Ordered by Year | PSI
An absorbing portrait of one of the most colorful and revered figures in world cinema, Paradjanov: A Requiem offers an affectionate and insightful look at the tumultuous career of the late Sergei Paradjanov; artist, dissident, romantic and iconoclast. (kino.com)
The Confession (1990) was Sergei Parajanov's favorite screenplay, which was written in the 1960s and was his film-memory of the childhood, student years, marriage, imprisonment and more as the fantasist Parajanov perceived it. Parajanov gifted the screenplay to Mikhail Vartanov, made a drawing on the cover and wrote: "The Confession will only be made by a director born in 1924 in Tiflis, Georgia." He predicted that he would not finish it. (imdb)
This film tells what it was like to live in the USSR with brutal reality. A convict is forced to hide within a model of a hammer and sickle. Here a tragic romance ensues between the convict and woman worker; which is spoilt by the woman's jealous young son. (imdb)
Wandering minstrel Ashik Kerib falls in love with a rich merchant's daughter, but is spurned by her father and forced to roam the world for a thousand and one nights - but not before he's got the daughter to promise not to marry till his return. It's told in typical Paradjanov style, in a series of visually ravishing 'tableaux vivants' overlaid with Turkish and Azerbaijani folksongs. (imdb)
A documentary about the Tarkovsky and Paradjanov friendship.
Arabeskebi Pirosmanis temaze (1985) - Short Film
Short film by master Sergei Parajanov
A film version of a well-known Russian folk-tale. A young boy has to be immured into the walls of a fortress in order to stop it from crumbling to pieces. (imdb)
A biography of the Armenian troubadour Sayat Nova (King of Song) reveals the poet's life more through his poetry than a conventional narration of important events in Sayat Nova's life. We see the poet grow up, fall in love, enter a monastery and die, but these incidents are depicted in the context of what are images from Sergei Parajanov's imagination and Sayat Nova's poems, poems that are seen and rarely heard. Sofiko Chiaureli plays 6 roles, both male and female, and Sergei Parajanov writes, directs, edits, choreographs, works on costumes, design and decor and virtually every aspect of this revolutionary work void of any dialog or camera movement.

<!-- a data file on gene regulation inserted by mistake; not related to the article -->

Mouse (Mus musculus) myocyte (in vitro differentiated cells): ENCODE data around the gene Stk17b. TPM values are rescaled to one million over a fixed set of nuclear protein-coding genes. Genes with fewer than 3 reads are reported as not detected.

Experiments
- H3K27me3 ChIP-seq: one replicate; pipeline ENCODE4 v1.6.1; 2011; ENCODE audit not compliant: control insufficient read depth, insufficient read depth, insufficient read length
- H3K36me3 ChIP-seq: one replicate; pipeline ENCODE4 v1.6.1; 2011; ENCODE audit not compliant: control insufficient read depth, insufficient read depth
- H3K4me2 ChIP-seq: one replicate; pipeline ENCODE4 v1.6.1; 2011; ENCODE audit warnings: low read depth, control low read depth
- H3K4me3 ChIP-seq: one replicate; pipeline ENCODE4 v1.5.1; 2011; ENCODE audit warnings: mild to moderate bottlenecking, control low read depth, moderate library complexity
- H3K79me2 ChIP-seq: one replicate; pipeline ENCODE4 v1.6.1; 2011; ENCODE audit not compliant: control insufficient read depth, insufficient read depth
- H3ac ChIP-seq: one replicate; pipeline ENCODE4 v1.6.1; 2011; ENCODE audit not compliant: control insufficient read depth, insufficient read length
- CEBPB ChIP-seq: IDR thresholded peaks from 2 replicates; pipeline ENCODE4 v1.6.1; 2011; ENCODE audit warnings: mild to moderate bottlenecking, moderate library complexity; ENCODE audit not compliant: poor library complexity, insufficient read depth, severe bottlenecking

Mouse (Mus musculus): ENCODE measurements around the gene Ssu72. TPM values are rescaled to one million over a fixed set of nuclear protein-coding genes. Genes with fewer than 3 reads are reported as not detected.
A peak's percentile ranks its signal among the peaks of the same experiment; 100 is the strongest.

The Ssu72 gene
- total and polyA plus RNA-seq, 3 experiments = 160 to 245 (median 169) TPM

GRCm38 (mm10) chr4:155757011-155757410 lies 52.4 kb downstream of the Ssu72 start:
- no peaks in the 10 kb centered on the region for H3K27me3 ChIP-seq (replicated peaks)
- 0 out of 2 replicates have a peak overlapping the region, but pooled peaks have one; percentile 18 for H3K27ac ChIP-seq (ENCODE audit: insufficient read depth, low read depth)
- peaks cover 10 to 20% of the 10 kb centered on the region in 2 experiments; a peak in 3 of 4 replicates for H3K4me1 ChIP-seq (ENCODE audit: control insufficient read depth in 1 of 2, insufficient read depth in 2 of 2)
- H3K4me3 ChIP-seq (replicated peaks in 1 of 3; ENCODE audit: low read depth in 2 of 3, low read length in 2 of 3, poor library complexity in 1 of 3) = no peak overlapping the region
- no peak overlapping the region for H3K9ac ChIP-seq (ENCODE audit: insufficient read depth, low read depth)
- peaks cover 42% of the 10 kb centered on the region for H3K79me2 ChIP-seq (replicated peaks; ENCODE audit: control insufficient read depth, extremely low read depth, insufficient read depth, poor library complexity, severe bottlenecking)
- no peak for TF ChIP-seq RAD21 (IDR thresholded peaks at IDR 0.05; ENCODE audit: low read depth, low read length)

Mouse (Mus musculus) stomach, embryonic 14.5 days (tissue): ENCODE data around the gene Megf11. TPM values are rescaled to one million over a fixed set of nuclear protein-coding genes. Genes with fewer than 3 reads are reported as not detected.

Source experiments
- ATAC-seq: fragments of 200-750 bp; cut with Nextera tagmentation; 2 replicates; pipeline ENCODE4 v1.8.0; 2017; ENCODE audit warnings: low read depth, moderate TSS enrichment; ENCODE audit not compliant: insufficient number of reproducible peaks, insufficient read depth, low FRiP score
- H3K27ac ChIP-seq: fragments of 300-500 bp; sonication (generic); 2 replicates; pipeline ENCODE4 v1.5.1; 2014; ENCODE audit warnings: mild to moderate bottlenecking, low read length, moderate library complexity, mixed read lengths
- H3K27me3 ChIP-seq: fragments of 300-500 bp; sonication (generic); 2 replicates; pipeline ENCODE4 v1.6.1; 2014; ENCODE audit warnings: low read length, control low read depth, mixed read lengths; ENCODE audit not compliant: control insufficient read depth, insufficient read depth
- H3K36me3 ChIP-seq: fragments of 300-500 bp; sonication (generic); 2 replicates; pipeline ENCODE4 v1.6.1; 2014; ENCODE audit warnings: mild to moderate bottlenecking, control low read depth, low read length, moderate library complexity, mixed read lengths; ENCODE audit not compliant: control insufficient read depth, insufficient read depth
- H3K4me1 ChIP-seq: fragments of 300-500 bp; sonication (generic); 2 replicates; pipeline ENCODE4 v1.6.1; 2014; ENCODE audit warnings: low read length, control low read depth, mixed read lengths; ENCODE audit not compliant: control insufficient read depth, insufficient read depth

Hakob Hovnatanyan (1967) - Short Film
Exploring the art of Armenian portraitist Hakob Hovnatanyan, Parajanov revives the culture of Tbilisi of the 19th century. (imdb)
Kivski Freski (1966) - Short Film
Poetic short assembled from the trial footage that survived after the Soviet regime banned a feature-length film pre-production.
In a Carpathian village, Ivan falls in love with Marichka, the daughter of his father's killer. When tragedy befalls her, his grief lasts months; finally he rejoins the colorful life around him, marrying Palagna (imdb)
In a hospital room, a man remembers the mining village where he worked and friendly atmosphere among workers. But life in the village is disrupted by a religious sect, which managed to gradually win the support of many young people. Khristina, a beautiful young woman is tempted by the sect, but is saved thanks to Arsene, who loves her deeply. (KG)
Sergei Parajanov's 89 minute color feature about two lovers separated during World War II. (parajanov.com)
Also know as "The Top Guy" and "The First Lad" , "Pervyy paren" is Sergei Paradjanov's first solo film made for Dovzhenko studios. A musical comedy in the tradition of Russian propaganda films (very much in the tradition of Dovzhenko actually), with beautifully lush cinematography, colors and "mise-en-scene". (www.karagarga.net)
Dumka (1957) - Short Film
Short film by Paradjanov made in 1958 in Kiev, Ukraine, produced by the Dovzhenko Film Studio.